Residents show limited support for operational referendum

By Tracy Ouellette

SLN Staff

After repeated belt tightening, to the tune of $6.3 million over the last 10 years, the East Troy School District began investigating the possibility of an operational referendum for the April ballot to avoid cutting programs and teachers to meet the projected budget shortfalls in the 2019-20 school year and beyond.

The district is projecting an annual budget shortfall for operations and maintenance of $4.5 million over the next three years, according to the survey.

The possible operational referendum would be for $1.5 million a year for three years.

The district would use the money to maintain course offerings and services, maintain class sizes, address critical maintenance projects that have been put off because of lack of funds, maintain the 1:1 technology replacement cycle and retain staff, according to the survey.

Bill Foster, of School Perceptions, said the data indicated referendum for the full operations referendum, which was projected to cost residents about $98 per $100,000 of property value annually, would probably fail.

The survey had a 20 percent participation rate among the School District residents, with 1,188 completing the survey. The margin of error on the survey was 2.9 percent.

The School District contracted a survey with School Perceptions, which was sent out to all district residents in November. The survey cost about $10,000 and the School Board received the results at the Dec. 10 meeting.

The news wasn’t as encouraging as district officials might have hope for, with only 44 percent of residents saying they would “definitely” and “probably” vote yes for the three-year referendum for operations.

Forty percent of residents said they would “definitely” or “probably” vote no, 29 and 11 percent respectively.

“The public really doesn’t understand the cuts we’ve made over the years and they don’t understand the programs we’re going to have to cut,” School Board Vice-President Dawn Buchholtz said.

Buchholz went on to say that because of open enrollment, the district was competing for students with surrounding area schools like Mukwonago, where the high school had just been renovated and improved by a $50 million referendum.

“We can’t compete with the Mukwonagos of the world,” resident Scott Strerath said, adding that unless East Troy became a specialty school like Milwaukee Tech, it couldn’t survive.

“Eventually districts like East Troy will dissolve,” Strerath said. “We’ve been squeezed all we can be squeezed. With these increases you push us right out of the community.”

“What I would say to East Troy is that if you don’t make any investments in your schools, there are consequences,” Foster said. “If no one wants to live in the school district, home values go down.”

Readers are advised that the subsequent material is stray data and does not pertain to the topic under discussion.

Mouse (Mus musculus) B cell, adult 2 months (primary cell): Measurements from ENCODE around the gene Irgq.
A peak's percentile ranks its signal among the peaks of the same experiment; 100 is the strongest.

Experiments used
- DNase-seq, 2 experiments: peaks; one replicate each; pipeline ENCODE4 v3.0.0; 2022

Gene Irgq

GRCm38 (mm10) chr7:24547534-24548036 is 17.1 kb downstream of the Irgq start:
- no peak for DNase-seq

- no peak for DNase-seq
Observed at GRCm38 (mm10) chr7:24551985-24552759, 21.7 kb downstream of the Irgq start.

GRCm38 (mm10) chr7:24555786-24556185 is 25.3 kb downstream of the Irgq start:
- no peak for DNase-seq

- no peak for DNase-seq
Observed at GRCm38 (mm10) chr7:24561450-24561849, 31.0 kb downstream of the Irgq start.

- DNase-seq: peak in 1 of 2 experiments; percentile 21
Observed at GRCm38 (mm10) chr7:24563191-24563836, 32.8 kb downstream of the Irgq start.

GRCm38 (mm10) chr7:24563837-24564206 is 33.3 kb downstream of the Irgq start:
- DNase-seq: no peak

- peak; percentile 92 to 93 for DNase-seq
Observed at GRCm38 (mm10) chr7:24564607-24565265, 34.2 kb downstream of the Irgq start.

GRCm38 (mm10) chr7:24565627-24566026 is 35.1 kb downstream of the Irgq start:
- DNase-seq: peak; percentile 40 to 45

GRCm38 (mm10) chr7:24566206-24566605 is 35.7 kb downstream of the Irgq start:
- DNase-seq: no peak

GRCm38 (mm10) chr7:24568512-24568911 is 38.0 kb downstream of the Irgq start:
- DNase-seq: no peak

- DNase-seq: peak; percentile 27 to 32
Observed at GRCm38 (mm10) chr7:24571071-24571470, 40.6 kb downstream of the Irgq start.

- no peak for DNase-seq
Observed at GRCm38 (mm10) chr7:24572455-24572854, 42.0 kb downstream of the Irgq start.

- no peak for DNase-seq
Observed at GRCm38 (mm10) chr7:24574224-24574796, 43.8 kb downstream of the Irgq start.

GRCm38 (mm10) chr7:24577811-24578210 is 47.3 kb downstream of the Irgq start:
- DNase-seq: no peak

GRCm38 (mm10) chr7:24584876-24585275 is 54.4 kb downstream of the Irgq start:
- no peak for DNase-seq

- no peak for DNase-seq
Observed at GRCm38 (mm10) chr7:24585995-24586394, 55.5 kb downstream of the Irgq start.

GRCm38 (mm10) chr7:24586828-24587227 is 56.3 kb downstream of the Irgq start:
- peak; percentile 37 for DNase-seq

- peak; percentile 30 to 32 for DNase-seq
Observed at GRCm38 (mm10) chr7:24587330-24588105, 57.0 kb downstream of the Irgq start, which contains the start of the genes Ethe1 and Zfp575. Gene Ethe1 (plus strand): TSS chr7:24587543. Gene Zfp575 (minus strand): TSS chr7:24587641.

Where to cut

The survey also asked residents where the School District should make more cuts to balance the budget.

At the top of the list was to reduce curriculum and textbook updates, followed by delaying the technology replacement cycle. After that came freezing staff salaries, reducing the number of college, AP and elective courses at the high school, and reducing the offerings at the elementary and middle schools.

Buchholtz said cuts in programs like art and music could be on the table too, and that she didn’t think the community would respond well to what they would have to slash from the programming.

What’s supported

The survey did show some support for providing more funding for operations and maintenance, but not at the level the School District was looking for. In general, the survey respondent said they would be willing to support an operational referendum at a level lower than the $98 a year per $100,000 of property value.

The survey also showed the residents supported some funding for improving East Troy Middle School with safety upgrades and enhancing the science areas. The residents also were in favor of providing additional money for annual building maintenance needs throughout the district and keeping class sizes at their current levels.

District Administrator Chris Hibner said his take from the survey results was that the community would support some money for operations and some money for improvements at the middle school, if the overall cost to the taxpayer would be below the $98 mark.

Foster agreed, saying it was now up to the board to decide if the district should go to referendum and at what level.

The School Board will meet at 6 p.m. on Jan. 7 to make that decision.

 

 

 
 

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